The client required that the solution would alert to an abnormality ion health when an instance would happen, for this, we ran a VDBench job workload of 25K IOPs, 4K block, 50% read and 50% write.  After the workload ran for a period of time a FC port was off-lined from the switch layer, the resulting impact that we saw in VDBench was also seen from the Silk management interface.

shows the impact spike from turning a FC port offline on the switch for one of the C-Nodes
shows a matching impact spike from the Silk management interface

 

Snapshot Capabilities

 

This test revolved around a future feature request from the client, teams were starting to look at the benefits of snapshots in their environment and the client wanted to see what functionality could be garnished from each solution.  The ask from the client was as follows:

  1. Manually create a snapshot
  2. Create a snap of the previous snapshot
  3. Present snapshot to host and actively use
  4. Create a consistency group snapshot
  5. Create snapshot schedule with retention rules

 

shows where to go to create a VG snapshot and what policy to use
right click on Snap_Test and selecting View allows us to mount snapshot to host group
right clicking on Snap_View allows us the option to create another snapshot
creating the view for the 2nd snapshot off the first snapshot
shows I was not able to create the 2nd snapshot view for presenting to the host group
shows doing a restore gets around the 2nd snapshot issue we ran into above
shows the original datastore and the restored datastore
shows bringing the snapshot volume online and available to the host for use
shows I was able to manipulate the directory by creating a  new file
shows the snap group consisting of two volumes which would consist of a consistency group when taking a snapshot of the Snap_VG
creating the snapshot of the Snap_VG
shows the steps to create a retention policy
shows the options when creating a retention policy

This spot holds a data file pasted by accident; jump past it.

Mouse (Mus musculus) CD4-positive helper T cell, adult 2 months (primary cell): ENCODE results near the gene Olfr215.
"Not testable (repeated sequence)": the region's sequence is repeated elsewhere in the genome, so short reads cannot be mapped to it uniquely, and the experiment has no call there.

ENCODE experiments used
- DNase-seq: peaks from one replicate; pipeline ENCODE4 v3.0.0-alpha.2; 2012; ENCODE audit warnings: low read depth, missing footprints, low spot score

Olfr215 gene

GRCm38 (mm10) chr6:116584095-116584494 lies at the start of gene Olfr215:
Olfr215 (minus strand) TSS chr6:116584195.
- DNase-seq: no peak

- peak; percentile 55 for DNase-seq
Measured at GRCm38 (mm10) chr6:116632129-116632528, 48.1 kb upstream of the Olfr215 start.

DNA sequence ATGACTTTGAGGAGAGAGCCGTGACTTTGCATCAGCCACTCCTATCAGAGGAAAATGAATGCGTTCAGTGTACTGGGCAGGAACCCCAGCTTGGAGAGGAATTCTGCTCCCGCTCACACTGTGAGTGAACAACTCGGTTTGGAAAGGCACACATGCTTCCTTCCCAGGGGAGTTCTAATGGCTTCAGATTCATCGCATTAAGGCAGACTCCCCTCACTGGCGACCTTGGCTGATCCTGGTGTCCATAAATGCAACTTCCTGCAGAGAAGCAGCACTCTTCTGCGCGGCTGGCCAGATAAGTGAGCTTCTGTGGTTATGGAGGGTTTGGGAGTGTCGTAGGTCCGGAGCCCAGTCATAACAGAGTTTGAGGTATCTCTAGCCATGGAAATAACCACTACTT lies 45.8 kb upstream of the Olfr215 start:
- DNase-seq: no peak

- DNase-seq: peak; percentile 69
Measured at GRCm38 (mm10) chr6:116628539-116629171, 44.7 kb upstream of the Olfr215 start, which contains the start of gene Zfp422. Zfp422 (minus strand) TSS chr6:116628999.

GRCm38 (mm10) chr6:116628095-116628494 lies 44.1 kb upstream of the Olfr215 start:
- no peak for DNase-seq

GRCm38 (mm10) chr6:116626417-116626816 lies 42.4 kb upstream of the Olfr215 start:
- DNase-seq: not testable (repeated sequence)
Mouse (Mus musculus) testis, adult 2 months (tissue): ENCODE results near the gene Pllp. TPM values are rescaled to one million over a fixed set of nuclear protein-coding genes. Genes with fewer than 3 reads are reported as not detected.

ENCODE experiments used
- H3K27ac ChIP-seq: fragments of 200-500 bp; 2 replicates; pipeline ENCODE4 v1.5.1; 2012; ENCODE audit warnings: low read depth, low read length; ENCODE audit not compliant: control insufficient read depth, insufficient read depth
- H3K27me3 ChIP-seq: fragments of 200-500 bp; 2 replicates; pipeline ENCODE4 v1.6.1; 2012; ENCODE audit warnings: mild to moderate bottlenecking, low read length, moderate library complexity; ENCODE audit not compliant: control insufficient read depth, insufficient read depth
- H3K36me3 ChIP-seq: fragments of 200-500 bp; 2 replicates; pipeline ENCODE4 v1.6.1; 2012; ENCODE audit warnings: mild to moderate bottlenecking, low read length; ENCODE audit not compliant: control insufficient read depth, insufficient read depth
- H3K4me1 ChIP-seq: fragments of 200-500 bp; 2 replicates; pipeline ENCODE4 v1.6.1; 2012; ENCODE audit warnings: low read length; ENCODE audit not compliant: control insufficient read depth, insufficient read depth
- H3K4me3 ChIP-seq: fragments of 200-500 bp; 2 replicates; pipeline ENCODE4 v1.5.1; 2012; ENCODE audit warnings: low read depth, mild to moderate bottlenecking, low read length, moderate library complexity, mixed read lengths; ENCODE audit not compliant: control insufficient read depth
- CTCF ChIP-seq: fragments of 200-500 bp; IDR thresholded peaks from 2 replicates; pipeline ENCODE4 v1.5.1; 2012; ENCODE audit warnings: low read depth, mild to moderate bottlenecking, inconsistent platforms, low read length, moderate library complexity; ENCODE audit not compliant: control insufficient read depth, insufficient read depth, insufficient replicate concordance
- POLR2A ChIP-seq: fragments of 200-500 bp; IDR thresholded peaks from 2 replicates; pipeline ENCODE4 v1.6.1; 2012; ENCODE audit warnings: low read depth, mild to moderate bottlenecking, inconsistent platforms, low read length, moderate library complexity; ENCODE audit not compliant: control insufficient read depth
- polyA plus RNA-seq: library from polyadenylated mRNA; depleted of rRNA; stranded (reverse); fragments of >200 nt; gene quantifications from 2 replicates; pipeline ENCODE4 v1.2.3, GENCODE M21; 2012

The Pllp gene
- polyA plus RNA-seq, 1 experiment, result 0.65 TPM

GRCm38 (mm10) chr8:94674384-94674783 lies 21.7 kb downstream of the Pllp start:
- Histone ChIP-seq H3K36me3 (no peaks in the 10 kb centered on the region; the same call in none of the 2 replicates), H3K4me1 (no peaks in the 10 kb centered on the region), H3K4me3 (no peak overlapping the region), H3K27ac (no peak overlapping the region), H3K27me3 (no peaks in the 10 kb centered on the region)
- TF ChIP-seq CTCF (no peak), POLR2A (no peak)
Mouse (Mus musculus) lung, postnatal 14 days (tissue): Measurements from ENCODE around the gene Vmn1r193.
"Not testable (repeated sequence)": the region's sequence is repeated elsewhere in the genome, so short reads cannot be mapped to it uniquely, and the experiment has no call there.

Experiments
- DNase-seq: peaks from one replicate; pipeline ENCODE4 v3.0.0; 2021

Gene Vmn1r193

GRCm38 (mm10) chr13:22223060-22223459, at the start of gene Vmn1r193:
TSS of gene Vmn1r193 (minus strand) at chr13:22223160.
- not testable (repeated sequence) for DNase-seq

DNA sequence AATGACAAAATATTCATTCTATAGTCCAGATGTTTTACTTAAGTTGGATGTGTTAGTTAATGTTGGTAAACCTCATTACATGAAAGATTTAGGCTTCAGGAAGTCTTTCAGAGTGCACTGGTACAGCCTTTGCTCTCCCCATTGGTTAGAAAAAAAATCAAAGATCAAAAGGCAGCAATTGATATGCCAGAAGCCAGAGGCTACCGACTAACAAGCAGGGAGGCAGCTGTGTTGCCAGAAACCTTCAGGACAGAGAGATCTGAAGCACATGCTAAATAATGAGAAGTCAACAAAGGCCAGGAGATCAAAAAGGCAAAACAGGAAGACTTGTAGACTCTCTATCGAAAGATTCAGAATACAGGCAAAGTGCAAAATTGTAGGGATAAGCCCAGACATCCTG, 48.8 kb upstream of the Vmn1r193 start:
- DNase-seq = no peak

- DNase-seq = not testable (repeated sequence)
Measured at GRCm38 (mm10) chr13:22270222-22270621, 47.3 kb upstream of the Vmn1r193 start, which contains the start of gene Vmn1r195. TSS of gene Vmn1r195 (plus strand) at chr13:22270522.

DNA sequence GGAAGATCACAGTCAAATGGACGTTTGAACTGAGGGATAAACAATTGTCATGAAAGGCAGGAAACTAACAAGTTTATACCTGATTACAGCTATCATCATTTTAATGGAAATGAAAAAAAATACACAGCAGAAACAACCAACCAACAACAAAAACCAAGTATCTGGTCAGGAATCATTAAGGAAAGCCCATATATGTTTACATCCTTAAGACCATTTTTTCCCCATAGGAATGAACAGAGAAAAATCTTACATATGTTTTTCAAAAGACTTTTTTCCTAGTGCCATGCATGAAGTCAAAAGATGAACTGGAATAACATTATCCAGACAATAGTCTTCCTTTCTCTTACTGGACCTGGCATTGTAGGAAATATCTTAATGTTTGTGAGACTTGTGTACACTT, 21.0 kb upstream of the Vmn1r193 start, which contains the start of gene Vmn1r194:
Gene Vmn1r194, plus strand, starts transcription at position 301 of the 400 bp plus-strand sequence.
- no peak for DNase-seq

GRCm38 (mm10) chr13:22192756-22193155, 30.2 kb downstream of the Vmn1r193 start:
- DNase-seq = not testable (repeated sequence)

shows where to go to create the schedule for snapshots
shows the options for the schedule and which retention policy and which volume group

 

Resiliency Testing

 

The final round of testing was based on hardware resiliency.  For each of the tests, a baseline VDBench job would run 50K IOPs, 4K block, 50% read and 50% write.  The tests consisted of the following:

  • Power leg pull from one node
  • Connectivity leg pull from one node
  • Drive removal from one node, if no impact, pull the drive from subsequent node until impact
Impact from pulling a single leg of power from a node
Impact from pulling a leg of connectivity
Impact from pulling two drives, no impact from single drive pull

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Test Tools

VDBench

VDBench is an I/O workload generator for measuring storage performance and verifying the data integrity of direct-attached and network-connected storage. The software is known to run on several operating platforms.  It is an open-source tool from Oracle. Visit VDBench Wiki for more information.

Graphite/Grafana

A Graphical User Interface (or GUI) that we use in the Advanced Technology Center (or ATC) to visually depict the results data that we derive in our compute and storage lab efforts. Visit Grafana for more information.

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Last Impressions and Thoughts

  • This was the first time the ATC was able to vet out the Silk solution and I must say I was very impressed.
  • The interface was very intuitive to the point I didn't need help from Silk to understand any of the management functionality.
  • Support handles all upgrades which is a nice added benefit for peace of mind.
  • There are some feature developments still happening which will make this a great competitor.
  • The addition of Silk Clarity is an added bonus for even more insight into the solution.